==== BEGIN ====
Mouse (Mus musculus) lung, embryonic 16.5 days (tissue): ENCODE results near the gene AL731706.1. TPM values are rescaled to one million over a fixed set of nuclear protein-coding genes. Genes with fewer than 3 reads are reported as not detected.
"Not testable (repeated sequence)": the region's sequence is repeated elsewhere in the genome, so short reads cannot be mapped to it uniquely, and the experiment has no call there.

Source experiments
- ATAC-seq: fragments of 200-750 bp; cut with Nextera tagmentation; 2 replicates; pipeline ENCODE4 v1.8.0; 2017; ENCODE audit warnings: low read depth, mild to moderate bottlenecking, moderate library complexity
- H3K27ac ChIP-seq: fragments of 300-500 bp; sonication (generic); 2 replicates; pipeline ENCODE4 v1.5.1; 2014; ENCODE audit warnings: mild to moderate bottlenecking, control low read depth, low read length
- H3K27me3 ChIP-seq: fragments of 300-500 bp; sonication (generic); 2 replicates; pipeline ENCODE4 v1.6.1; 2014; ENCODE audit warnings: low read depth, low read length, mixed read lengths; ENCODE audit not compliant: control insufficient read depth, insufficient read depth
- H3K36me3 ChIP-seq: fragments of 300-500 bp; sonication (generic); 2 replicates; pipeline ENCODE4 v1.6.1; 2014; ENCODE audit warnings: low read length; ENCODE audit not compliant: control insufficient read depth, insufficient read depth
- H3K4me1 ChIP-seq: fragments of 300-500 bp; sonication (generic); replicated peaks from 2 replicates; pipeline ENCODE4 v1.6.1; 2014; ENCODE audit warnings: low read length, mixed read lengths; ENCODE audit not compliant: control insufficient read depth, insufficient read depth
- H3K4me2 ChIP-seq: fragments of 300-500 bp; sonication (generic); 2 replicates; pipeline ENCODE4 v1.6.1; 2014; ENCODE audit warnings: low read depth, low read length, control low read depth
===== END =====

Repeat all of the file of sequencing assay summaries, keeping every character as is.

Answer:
Mouse (Mus musculus) lung, embryonic 16.5 days (tissue): ENCODE results near the gene AL731706.1. TPM values are rescaled to one million over a fixed set of nuclear protein-coding genes. Genes with fewer than 3 reads are reported as not detected.
"Not testable (repeated sequence)": the region's sequence is repeated elsewhere in the genome, so short reads cannot be mapped to it uniquely, and the experiment has no call there.

Source experiments
- ATAC-seq: fragments of 200-750 bp; cut with Nextera tagmentation; 2 replicates; pipeline ENCODE4 v1.8.0; 2017; ENCODE audit warnings: low read depth, mild to moderate bottlenecking, moderate library complexity
- H3K27ac ChIP-seq: fragments of 300-500 bp; sonication (generic); 2 replicates; pipeline ENCODE4 v1.5.1; 2014; ENCODE audit warnings: mild to moderate bottlenecking, control low read depth, low read length
- H3K27me3 ChIP-seq: fragments of 300-500 bp; sonication (generic); 2 replicates; pipeline ENCODE4 v1.6.1; 2014; ENCODE audit warnings: low read depth, low read length, mixed read lengths; ENCODE audit not compliant: control insufficient read depth, insufficient read depth
- H3K36me3 ChIP-seq: fragments of 300-500 bp; sonication (generic); 2 replicates; pipeline ENCODE4 v1.6.1; 2014; ENCODE audit warnings: low read length; ENCODE audit not compliant: control insufficient read depth, insufficient read depth
- H3K4me1 ChIP-seq: fragments of 300-500 bp; sonication (generic); replicated peaks from 2 replicates; pipeline ENCODE4 v1.6.1; 2014; ENCODE audit warnings: low read length, mixed read lengths; ENCODE audit not compliant: control insufficient read depth, insufficient read depth
- H3K4me2 ChIP-seq: fragments of 300-500 bp; sonication (generic); 2 replicates; pipeline ENCODE4 v1.6.1; 2014; ENCODE audit warnings: low read depth, low read length, control low read depth